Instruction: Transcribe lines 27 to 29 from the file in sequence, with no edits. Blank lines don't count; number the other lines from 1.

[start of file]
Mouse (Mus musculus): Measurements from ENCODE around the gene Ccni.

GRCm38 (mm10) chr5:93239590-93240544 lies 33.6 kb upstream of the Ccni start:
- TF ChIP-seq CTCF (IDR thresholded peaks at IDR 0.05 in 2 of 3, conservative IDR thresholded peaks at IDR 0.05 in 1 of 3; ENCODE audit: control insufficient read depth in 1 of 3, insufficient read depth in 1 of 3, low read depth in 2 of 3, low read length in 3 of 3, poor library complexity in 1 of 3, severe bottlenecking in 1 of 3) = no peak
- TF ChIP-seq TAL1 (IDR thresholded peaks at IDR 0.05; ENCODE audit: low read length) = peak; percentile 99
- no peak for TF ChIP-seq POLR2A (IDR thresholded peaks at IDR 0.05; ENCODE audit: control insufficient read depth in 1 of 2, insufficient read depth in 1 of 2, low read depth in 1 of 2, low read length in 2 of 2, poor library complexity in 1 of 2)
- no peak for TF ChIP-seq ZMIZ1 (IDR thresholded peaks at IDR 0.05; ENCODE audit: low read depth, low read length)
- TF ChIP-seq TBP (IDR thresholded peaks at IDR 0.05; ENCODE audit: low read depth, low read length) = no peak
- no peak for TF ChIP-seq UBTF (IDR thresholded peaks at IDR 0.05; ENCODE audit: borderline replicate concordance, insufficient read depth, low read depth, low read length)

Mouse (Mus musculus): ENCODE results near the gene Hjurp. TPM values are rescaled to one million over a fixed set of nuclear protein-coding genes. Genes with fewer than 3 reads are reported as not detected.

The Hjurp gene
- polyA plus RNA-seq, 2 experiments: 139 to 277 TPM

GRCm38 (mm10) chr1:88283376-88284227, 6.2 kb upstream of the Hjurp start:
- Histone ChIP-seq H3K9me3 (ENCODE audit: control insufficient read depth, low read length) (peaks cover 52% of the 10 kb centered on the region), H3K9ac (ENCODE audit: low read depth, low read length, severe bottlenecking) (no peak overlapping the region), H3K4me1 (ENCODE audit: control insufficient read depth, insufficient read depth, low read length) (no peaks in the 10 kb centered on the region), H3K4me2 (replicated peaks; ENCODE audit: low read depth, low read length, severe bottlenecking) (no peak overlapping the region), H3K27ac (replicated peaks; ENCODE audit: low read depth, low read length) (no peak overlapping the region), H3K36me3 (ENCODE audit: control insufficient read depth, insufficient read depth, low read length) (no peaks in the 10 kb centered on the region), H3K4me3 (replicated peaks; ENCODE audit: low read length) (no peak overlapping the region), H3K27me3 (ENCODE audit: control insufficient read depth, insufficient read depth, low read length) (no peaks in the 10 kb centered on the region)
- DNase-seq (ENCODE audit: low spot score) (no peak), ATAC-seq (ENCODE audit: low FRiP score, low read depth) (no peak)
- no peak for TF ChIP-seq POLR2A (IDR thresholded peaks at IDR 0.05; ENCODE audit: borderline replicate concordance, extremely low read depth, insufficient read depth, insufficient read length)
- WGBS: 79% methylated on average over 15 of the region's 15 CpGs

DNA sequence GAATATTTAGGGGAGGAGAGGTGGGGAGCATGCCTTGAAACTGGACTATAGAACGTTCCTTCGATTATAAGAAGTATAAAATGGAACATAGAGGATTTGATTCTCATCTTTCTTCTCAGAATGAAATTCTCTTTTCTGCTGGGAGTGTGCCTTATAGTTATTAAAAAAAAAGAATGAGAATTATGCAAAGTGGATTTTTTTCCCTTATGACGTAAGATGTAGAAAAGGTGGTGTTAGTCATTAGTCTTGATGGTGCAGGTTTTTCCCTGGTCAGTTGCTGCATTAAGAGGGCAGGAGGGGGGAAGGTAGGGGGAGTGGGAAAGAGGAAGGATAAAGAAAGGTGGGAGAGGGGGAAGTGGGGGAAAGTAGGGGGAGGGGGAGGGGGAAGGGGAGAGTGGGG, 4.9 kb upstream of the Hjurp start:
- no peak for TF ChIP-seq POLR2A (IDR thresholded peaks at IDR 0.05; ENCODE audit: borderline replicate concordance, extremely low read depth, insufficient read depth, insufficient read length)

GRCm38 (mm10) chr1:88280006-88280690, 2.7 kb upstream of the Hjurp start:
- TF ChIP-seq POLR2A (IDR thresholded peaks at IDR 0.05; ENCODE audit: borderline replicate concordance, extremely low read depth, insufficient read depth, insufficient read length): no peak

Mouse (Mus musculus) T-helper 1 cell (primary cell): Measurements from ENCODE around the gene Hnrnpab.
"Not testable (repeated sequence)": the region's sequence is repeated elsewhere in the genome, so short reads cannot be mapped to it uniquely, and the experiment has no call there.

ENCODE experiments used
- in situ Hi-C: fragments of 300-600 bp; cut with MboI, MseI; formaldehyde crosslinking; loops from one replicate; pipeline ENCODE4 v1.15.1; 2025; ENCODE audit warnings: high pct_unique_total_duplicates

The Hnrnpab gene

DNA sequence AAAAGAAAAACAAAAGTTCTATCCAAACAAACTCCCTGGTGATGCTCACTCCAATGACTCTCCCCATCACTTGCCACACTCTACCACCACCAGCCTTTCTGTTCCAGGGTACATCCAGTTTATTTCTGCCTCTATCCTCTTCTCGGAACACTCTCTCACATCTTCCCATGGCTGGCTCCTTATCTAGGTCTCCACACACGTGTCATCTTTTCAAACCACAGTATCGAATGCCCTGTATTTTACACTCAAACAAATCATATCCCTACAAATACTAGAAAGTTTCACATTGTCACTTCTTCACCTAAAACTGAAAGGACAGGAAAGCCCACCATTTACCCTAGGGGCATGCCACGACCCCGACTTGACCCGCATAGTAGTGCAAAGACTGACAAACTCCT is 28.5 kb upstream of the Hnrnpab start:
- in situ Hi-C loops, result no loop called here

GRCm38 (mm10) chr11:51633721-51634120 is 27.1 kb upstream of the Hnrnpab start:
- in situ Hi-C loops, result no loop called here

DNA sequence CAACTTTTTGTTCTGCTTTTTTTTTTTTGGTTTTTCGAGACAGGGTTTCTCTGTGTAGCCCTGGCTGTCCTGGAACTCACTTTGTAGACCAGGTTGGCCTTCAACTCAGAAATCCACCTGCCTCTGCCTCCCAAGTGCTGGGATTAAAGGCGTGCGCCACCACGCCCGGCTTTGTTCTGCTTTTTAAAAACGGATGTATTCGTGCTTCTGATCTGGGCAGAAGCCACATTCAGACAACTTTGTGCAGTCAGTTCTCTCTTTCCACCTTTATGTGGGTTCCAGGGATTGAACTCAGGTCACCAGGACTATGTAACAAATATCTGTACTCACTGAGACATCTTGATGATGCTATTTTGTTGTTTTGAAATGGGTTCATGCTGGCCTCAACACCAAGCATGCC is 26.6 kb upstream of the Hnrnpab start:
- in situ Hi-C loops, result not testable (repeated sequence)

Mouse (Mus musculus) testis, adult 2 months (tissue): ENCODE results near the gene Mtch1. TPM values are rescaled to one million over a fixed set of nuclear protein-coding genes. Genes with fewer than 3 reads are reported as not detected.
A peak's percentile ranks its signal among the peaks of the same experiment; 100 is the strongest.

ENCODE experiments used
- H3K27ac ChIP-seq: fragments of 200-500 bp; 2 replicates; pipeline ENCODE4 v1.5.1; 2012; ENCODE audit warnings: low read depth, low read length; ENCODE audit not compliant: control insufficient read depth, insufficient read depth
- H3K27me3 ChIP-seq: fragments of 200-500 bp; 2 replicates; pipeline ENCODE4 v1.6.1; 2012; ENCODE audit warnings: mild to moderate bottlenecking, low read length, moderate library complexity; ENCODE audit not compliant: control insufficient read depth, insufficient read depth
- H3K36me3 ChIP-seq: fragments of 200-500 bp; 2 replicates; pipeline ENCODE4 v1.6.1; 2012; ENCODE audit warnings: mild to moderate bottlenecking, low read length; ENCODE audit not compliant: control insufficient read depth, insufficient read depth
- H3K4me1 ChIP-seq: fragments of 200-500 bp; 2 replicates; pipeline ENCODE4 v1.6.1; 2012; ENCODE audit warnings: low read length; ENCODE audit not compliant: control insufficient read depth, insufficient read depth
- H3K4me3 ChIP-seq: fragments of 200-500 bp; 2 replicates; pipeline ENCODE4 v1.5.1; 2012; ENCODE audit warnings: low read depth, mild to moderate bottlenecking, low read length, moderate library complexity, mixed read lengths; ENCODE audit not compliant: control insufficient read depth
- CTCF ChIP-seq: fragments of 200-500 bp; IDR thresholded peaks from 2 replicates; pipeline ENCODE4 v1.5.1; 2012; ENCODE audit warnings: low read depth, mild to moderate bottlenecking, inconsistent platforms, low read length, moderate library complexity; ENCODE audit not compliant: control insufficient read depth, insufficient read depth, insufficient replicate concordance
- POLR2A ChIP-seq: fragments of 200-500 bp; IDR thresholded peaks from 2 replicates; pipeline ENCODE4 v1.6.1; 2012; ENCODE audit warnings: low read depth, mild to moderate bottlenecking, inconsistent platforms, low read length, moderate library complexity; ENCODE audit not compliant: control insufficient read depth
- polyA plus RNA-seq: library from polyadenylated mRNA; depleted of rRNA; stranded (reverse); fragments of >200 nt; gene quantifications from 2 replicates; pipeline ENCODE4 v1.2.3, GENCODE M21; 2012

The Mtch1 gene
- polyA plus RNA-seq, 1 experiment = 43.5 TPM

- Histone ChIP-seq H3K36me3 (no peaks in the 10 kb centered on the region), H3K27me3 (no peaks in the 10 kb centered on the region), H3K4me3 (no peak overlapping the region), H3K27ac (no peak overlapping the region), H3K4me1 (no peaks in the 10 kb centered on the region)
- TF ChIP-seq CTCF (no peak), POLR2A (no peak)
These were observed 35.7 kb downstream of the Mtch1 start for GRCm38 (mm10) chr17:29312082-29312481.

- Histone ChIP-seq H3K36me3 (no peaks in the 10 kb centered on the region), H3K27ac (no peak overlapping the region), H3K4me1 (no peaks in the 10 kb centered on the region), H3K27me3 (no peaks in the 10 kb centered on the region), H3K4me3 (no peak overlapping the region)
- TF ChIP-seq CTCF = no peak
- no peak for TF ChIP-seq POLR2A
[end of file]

- in situ Hi-C loops, result no loop called here

GRCm38 (mm10) chr11:51633721-51634120 is 27.1 kb upstream of the Hnrnpab start:
- in situ Hi-C loops, result no loop called here